Skin - Nonmelanocytic tumors
Lymphoma and related disorders
Acute lymphoblastic lymphoma
Reviewer: Christopher Hale, M.D. (see Reviewers page)
Revised: 15 July 2012, last major update June 2012
Copyright: (c) 2001-2012, PathologyOutlines.com, Inc.
● Most common cutaneous lymphoma in children; rare in adults
● Aggressive behavior
● Either B cell (CD19+, CD20+, CD79a+), T cell (surface CD3+) or non-B non-T (negative for B cell markers and CD3)
● T cell subtypes have best prognosis
● Non-B non-T include:
(a) CD7+ stem cell lymphoma (CD7+, CD4-, CD56-, CD33 variable)
(b) blastic NK lymphoma (CD56+, CD4-, CD33-, CD123-, CD7 variable)
(c) myeloid/NK precursor cell leukemia (CD56+, CD4-, CD7+, CD33+)
(d) Blastic plasmacytoid dendritic cell neoplasm (CD4+, CD56+, CD123+, CD7 variable, CD33-); frequent skin lesions, aggressive, poor prognosis (Am J Surg Pathol 2003;27:1366)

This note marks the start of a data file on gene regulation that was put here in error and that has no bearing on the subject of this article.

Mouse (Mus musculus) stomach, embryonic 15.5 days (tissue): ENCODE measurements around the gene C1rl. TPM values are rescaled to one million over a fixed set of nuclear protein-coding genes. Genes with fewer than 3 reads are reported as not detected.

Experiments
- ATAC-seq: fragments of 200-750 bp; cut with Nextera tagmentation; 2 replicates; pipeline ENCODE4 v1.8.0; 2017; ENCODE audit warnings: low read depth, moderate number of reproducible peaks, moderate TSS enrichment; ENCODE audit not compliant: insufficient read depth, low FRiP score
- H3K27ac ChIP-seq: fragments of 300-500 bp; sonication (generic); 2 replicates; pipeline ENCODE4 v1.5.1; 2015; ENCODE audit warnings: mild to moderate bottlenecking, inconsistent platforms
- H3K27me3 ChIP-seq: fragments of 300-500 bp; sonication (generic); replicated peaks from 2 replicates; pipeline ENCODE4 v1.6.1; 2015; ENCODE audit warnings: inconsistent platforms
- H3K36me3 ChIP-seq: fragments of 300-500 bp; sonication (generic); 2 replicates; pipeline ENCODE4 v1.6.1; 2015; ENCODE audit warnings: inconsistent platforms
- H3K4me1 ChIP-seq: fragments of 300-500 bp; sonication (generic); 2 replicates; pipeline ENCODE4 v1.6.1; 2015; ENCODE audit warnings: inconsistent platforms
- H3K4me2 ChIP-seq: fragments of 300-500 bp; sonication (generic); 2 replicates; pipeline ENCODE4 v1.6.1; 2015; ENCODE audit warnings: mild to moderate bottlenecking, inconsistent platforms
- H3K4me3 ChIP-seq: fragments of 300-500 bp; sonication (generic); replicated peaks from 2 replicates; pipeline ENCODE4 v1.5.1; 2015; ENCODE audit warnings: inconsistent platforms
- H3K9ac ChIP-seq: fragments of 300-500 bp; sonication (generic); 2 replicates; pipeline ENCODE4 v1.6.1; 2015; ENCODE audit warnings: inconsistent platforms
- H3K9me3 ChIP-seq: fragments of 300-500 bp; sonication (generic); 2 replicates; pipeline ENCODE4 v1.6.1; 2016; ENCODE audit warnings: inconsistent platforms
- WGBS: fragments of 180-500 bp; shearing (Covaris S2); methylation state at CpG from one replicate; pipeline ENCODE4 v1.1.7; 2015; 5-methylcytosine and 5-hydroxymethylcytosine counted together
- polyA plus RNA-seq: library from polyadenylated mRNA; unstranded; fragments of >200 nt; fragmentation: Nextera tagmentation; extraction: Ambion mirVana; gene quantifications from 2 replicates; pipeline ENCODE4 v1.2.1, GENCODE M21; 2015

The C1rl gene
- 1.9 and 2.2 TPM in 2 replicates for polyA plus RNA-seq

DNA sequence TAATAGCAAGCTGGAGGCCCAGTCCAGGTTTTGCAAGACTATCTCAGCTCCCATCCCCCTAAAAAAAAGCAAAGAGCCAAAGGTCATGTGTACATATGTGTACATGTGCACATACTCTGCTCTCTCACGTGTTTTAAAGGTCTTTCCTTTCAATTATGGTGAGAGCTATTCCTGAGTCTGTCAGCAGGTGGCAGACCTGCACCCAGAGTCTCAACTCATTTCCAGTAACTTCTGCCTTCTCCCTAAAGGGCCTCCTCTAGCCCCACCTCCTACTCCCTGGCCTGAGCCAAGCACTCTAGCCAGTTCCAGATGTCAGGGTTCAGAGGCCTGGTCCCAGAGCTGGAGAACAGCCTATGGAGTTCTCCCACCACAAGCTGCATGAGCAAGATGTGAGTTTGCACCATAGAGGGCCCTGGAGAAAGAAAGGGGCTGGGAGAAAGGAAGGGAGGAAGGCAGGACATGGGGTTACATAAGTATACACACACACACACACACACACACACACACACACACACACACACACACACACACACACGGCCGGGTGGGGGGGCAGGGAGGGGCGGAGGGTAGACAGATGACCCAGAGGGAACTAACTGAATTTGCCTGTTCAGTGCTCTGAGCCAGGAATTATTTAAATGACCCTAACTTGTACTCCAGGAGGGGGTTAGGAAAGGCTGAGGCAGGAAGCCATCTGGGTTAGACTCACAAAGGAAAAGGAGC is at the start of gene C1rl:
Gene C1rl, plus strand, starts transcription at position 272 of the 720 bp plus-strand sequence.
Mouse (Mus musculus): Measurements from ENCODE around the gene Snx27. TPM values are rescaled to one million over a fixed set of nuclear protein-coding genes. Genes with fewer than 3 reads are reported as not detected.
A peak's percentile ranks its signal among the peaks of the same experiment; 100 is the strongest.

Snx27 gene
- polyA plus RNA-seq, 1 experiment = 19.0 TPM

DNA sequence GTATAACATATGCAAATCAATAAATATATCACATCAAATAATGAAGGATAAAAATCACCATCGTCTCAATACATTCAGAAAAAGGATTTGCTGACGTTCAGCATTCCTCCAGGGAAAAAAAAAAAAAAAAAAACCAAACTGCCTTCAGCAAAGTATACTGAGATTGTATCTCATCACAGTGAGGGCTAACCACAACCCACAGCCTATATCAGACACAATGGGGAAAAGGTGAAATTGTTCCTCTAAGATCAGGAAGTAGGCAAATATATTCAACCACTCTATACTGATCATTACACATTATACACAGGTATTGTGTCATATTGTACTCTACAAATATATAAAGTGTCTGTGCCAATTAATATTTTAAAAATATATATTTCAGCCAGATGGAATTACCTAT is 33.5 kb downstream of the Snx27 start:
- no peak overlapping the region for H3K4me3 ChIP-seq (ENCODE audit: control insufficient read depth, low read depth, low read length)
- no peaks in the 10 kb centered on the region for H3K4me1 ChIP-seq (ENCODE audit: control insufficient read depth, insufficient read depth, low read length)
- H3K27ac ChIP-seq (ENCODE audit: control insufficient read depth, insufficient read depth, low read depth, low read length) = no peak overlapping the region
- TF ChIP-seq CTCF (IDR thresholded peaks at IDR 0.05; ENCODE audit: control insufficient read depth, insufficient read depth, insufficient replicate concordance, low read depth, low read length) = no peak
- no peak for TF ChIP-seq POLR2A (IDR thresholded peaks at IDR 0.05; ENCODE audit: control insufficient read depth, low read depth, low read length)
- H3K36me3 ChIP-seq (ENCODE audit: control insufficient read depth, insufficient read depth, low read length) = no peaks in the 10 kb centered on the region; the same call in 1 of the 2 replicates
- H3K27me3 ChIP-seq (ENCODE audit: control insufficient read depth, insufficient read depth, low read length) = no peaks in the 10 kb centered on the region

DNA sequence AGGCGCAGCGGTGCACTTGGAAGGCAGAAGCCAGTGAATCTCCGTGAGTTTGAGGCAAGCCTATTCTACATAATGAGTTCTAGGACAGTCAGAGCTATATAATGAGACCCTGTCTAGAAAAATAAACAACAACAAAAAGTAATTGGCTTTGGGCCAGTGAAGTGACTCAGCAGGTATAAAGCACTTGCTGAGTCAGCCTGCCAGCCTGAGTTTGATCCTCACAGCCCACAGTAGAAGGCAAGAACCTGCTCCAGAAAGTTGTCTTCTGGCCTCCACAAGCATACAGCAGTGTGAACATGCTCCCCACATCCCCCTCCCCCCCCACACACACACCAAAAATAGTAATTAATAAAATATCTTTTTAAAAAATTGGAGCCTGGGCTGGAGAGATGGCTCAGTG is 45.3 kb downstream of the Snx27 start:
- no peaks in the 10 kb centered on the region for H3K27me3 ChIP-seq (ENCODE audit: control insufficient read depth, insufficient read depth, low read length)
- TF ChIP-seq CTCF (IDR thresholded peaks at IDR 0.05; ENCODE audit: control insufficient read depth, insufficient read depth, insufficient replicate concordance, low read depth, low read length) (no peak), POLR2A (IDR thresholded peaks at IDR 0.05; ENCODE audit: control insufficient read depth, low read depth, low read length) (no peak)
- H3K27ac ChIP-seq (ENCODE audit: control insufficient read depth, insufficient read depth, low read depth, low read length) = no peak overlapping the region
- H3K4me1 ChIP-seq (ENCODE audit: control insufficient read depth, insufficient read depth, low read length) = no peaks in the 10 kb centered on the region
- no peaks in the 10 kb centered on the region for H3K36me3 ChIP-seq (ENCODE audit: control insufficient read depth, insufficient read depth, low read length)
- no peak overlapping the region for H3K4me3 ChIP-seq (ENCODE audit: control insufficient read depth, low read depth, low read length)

● Stem cell transplantation may improve survival
● 10 year old boy with precursor B cell lymphoblastic lymphoma with only cutaneous involvement (Acta Derm Venereol 2009;89:540)
● 78 year old man with B-LBL presenting as a single cutaneous lesion (Korean J Hematol 2011;46:283)
50×60 mm non-tender, non-itching, dark red tumor with smooth surface on abdomen
● J Cutan Pathol 1999;26:379,
Am J Clin Pathol 2004;122 Suppl:S3
End of Skin - Nonmelanocytic tumors > Lymphoma and related disorders > Acute lymphoblastic lymphoma
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